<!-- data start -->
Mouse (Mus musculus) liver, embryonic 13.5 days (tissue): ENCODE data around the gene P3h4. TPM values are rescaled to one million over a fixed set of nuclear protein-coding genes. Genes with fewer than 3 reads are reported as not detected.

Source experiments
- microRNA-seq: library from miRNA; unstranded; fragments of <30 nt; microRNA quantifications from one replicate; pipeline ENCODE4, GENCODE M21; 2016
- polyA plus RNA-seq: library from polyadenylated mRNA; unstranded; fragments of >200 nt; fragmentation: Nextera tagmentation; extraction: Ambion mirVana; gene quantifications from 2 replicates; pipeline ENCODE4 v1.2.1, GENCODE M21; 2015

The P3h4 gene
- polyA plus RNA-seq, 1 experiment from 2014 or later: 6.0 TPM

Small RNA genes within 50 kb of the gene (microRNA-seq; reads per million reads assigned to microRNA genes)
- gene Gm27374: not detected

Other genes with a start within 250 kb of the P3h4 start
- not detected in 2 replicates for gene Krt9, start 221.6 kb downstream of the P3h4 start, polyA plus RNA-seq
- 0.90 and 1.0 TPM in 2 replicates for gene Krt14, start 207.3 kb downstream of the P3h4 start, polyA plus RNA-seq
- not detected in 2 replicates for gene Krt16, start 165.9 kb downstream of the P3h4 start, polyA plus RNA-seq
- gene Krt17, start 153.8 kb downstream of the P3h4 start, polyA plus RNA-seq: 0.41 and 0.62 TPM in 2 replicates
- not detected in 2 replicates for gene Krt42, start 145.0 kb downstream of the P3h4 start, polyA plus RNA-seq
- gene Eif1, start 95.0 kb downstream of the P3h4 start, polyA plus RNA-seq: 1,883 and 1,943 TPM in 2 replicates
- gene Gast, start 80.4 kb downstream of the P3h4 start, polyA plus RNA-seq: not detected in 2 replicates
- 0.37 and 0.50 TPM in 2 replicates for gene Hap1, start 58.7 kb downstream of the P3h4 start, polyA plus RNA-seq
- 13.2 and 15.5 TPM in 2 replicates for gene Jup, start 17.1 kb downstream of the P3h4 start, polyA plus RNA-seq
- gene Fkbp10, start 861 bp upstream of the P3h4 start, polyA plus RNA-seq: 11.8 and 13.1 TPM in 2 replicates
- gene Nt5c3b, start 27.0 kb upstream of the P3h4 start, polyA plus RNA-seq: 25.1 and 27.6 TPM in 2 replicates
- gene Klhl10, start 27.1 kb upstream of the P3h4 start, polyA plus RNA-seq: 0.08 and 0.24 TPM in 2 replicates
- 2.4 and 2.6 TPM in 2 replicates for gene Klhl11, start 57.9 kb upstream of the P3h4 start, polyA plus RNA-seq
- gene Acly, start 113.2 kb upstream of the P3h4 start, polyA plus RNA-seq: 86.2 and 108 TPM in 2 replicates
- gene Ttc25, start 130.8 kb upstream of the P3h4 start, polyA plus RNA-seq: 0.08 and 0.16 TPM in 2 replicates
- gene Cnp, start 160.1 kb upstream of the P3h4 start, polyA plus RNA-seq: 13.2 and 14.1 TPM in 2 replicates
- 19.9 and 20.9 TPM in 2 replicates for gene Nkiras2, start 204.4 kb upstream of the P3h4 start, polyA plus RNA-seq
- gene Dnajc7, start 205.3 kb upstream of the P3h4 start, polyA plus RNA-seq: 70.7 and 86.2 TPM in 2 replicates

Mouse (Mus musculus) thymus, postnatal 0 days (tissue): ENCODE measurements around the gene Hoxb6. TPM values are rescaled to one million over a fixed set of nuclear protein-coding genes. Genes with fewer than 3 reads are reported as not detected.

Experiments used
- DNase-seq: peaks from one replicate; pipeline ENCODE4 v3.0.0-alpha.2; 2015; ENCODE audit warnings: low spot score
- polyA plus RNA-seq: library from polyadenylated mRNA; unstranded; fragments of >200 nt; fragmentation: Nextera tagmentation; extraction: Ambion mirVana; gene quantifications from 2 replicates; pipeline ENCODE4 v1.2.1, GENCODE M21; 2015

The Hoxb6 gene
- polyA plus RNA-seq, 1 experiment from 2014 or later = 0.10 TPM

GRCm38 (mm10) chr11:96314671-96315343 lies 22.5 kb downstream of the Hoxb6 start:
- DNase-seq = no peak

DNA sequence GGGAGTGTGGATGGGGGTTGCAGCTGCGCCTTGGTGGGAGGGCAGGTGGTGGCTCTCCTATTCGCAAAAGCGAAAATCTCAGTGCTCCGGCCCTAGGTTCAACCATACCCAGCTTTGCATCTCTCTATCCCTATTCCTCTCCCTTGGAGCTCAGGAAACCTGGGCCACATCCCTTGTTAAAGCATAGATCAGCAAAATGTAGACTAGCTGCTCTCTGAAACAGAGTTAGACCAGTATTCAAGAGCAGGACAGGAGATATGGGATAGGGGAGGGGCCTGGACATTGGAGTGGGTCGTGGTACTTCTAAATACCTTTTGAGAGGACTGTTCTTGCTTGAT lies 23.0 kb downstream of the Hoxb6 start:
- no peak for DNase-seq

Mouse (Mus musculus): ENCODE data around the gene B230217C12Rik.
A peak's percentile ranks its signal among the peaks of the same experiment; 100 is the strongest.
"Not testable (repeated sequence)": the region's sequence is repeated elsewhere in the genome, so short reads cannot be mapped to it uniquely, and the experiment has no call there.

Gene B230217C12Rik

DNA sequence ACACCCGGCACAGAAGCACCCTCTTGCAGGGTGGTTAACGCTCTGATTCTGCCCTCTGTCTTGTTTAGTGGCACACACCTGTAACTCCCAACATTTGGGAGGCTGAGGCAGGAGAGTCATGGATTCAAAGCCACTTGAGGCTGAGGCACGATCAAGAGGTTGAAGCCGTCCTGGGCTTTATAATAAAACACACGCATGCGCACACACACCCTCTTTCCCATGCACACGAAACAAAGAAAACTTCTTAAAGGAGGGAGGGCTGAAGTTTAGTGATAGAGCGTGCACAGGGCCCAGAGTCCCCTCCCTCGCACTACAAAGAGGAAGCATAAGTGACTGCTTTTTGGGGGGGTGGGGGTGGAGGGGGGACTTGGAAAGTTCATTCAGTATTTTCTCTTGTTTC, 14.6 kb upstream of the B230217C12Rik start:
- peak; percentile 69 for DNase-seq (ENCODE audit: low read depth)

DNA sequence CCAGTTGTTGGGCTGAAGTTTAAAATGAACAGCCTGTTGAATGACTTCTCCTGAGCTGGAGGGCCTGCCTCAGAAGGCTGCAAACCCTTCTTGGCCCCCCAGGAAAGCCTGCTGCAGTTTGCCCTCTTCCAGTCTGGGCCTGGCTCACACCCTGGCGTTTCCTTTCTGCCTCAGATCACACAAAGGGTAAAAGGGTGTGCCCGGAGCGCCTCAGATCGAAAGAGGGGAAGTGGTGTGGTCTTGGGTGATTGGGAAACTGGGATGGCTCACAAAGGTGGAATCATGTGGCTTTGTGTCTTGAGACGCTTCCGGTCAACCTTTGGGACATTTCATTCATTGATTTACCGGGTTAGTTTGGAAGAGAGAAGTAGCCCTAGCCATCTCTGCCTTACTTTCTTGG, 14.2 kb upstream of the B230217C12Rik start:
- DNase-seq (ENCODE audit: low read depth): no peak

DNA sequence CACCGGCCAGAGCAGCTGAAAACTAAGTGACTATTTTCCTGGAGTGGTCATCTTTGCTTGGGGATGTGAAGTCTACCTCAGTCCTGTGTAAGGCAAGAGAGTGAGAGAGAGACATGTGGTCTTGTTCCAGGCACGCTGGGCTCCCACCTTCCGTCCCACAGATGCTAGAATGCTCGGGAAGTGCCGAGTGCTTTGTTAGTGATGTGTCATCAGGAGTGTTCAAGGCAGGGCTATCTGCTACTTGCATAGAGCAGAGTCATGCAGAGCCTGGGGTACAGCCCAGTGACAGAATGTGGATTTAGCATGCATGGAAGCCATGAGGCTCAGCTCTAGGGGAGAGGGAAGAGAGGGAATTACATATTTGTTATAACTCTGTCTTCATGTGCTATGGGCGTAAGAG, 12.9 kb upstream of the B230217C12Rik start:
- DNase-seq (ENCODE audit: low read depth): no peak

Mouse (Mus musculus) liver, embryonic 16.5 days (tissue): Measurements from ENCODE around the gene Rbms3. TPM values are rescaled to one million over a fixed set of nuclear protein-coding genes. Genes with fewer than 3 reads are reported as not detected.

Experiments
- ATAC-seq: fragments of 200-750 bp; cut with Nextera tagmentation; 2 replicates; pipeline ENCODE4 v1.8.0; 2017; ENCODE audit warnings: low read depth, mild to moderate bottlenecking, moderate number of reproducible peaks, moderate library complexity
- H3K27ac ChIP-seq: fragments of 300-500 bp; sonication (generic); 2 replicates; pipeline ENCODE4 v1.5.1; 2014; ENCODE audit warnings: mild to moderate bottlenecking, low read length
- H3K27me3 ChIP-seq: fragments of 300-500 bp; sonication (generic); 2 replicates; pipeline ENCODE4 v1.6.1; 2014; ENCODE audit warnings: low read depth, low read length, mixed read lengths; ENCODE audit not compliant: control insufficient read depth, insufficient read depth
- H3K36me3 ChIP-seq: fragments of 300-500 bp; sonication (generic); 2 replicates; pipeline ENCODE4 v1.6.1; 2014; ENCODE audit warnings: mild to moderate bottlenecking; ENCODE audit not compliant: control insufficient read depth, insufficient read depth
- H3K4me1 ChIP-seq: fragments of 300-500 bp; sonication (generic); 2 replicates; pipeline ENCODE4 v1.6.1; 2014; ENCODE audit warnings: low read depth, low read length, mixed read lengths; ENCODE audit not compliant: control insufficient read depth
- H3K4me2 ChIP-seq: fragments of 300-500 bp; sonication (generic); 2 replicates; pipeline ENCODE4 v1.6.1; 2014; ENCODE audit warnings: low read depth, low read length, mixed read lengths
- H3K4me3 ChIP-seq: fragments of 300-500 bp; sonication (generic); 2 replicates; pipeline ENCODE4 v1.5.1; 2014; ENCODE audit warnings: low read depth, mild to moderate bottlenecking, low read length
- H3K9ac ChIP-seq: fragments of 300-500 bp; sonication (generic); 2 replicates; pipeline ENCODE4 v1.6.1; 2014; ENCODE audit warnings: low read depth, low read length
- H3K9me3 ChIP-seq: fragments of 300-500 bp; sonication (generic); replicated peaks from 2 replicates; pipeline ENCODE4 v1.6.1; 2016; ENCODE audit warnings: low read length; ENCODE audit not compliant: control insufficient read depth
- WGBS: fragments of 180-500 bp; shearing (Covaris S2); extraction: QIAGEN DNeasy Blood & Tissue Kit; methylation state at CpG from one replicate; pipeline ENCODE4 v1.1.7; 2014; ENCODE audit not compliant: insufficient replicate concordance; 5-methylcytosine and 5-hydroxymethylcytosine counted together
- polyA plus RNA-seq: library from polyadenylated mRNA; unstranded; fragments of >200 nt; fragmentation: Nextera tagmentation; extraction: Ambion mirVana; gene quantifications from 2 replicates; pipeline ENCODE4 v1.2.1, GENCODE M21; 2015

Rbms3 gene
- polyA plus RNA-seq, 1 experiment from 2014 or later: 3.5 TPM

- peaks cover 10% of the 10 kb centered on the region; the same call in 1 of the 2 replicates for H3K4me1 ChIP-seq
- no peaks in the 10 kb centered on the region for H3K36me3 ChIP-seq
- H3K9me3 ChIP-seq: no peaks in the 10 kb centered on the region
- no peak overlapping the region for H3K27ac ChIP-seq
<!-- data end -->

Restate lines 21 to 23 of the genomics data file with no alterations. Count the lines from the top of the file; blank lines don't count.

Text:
- gene Klhl10, start 27.1 kb upstream of the P3h4 start, polyA plus RNA-seq: 0.08 and 0.24 TPM in 2 replicates
- 2.4 and 2.6 TPM in 2 replicates for gene Klhl11, start 57.9 kb upstream of the P3h4 start, polyA plus RNA-seq
- gene Acly, start 113.2 kb upstream of the P3h4 start, polyA plus RNA-seq: 86.2 and 108 TPM in 2 replicates